Solutions are expected to serve customers with the following characteristics and needs.
Tier 0-1 energy access
below $1.90 per day
Living in rural areas
Limited access to banking
<50% have bank accounts
<40% have smartphones
Household uses include: single house lighting, phone charging, telecommunication, entertainment, air circulation, refrigeration, water pumping, home cooling, smart cooking, electric two- and three-wheeler charging, etc.
Community uses include: multiple home solutions for public lighting, water pumping & purification, education and health facilities, etc.
Productive uses include: agriculture processing, light manufacturing (sewing, pottery, weaving, carpentry), construction, food processing, commerce, new incoming opportunities, etc.
Decentralized Model (Track D):
The proposed solution will serve single homes at Tier 2 or higher without creating an entire distribution infrastructure in advance of when it is needed. The solution should address the entire power generation, delivery, and management system.
Centralized Model (Track C):
The proposed solution is a centrally planned and implemented power generation and distribution model offering the core service at the community level. Individual families are served as customers from the centralized service. The solution should address the entire power generation, delivery, and management system.
Automation-centric solution (Track A):
The proposed solution is enabled by automation, with the underlying advantage of autonomous operations demonstrated via increased scale, resilience, simplicity, or a combination thereof.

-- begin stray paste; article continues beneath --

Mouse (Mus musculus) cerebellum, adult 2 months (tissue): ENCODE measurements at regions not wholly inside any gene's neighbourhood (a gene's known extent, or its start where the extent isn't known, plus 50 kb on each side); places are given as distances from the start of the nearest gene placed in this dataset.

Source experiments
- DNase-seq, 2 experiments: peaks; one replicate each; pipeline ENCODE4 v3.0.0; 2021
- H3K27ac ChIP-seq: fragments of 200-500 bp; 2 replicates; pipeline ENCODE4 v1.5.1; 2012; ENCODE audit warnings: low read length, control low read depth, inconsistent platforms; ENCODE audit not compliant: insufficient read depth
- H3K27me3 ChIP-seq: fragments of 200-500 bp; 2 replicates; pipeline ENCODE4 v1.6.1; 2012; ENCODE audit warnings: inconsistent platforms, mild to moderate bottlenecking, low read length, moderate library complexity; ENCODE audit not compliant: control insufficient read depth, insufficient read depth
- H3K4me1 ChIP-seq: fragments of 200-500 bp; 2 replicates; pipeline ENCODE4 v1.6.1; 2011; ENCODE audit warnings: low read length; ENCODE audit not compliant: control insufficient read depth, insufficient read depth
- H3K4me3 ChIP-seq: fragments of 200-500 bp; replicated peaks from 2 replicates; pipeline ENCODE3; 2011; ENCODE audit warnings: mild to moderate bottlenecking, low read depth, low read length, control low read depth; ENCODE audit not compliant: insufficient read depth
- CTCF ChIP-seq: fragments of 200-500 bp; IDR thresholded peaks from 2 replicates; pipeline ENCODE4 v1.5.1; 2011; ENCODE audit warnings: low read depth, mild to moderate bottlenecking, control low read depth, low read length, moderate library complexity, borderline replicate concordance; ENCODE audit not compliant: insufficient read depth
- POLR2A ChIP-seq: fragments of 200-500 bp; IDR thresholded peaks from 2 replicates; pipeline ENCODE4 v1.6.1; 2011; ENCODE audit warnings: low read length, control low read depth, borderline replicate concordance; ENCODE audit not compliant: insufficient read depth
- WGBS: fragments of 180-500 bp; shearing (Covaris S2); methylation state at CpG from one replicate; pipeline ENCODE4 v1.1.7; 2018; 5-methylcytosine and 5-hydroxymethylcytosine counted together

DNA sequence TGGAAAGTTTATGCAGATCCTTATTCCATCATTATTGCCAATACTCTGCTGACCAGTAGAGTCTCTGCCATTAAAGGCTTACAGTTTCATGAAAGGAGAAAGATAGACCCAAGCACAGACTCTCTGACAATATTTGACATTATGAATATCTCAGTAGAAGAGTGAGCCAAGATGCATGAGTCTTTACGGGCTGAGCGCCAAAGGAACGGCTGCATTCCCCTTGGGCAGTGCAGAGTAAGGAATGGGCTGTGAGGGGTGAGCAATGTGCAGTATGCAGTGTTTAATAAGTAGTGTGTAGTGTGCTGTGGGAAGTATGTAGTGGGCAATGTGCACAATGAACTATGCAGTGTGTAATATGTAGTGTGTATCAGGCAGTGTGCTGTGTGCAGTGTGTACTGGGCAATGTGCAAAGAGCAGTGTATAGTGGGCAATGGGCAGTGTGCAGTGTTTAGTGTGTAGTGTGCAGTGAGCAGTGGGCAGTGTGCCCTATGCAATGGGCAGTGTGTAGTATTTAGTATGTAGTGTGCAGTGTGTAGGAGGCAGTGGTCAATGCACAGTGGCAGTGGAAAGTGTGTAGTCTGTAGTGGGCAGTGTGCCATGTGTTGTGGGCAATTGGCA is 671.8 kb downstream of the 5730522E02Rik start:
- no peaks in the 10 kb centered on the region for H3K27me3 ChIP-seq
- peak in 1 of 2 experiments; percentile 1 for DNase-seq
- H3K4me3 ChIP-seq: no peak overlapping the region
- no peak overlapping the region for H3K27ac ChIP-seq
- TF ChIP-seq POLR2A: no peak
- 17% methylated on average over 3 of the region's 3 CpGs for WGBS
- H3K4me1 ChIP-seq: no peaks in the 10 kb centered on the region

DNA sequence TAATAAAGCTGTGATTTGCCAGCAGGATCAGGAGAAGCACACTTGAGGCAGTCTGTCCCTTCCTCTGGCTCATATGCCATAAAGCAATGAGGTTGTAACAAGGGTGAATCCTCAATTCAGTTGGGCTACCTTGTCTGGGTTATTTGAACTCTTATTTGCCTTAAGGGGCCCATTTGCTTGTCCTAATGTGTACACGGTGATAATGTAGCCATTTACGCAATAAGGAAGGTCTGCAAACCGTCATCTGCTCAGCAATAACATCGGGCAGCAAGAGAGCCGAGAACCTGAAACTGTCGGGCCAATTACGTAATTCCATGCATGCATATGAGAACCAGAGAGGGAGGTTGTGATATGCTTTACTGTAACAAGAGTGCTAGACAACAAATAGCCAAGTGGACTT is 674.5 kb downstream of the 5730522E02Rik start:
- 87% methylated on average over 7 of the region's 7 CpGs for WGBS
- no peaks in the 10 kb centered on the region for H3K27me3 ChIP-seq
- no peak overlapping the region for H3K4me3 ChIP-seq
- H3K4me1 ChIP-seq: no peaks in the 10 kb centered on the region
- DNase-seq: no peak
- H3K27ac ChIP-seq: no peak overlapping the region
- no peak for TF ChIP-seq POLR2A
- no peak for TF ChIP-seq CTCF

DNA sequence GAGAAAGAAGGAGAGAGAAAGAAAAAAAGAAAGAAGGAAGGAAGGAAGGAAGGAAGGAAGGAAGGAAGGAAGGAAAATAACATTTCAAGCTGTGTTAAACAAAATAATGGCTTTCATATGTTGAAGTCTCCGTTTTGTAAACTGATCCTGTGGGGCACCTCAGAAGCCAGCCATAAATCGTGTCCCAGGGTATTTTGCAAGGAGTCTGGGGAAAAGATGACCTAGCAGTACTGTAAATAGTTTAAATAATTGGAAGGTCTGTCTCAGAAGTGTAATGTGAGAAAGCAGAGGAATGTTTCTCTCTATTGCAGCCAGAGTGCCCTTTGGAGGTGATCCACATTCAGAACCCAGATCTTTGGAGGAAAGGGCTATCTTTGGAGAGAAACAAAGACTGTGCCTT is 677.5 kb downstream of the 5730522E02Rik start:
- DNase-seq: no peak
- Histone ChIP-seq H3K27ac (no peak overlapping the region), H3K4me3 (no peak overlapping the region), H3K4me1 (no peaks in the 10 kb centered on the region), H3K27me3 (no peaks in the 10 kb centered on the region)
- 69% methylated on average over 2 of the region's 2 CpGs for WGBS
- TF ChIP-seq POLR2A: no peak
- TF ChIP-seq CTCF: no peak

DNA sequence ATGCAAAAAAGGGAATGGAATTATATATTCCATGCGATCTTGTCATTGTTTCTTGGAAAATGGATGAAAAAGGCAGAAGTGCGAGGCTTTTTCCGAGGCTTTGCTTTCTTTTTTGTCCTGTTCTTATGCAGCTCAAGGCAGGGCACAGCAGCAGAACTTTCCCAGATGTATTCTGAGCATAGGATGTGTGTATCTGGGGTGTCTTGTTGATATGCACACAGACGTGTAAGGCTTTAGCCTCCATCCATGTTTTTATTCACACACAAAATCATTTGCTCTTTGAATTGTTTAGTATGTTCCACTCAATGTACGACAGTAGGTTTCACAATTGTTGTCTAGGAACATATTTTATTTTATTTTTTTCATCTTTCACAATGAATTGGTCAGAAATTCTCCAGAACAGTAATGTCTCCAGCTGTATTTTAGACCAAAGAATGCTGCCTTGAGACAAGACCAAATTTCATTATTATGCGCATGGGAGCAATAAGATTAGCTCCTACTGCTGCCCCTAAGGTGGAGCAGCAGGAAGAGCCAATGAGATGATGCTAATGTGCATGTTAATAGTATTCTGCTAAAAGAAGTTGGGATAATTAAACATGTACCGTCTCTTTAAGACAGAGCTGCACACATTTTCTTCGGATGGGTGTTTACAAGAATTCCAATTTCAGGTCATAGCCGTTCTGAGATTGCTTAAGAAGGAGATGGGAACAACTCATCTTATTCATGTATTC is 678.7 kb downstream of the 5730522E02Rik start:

Automation will play a critical role in enabling sophisticated solutions to be adopted at scale in communities with insufficient technical exposure and skilled support infrastructure for power generations. The IEEE Control Systems Society is supporting EBL-II in this round of competition to emphasize this automation track.
End-use Energy (Track P):
The proposed solution will address appliances that enable productive use of energy (including clean cooking). The solution can be aimed at a single user solution (e.g., solar water pumps for irrigation, refrigerators) or the community level (e.g. cold-storage rooms, agri-food processing hubs).
Enabling Technologies (Track E):
The proposed solution in this category does not address the entire energy system but enables solving some of the key challenges of energy access solutions such as scaling, affordability, sustainability, interoperability. The competing solution can be a component or sub-system as long the solution addresses the above challenges.
Student Teams (Track S):
This category is open only for teams composed of tertiary education institutions. The proposed solution in this category can be of the nature covered in the above five categories (decentralized model, centralized model, Automation-centric solution, end-use energy, and enabling technologies). The main difference with the other categories is in the requirements for field-testing — student teams are not required to demonstrate their solution in a target community. However, a student team is free to choose to compete in one of the other categories if they are able to comply with the field-testing requirements.
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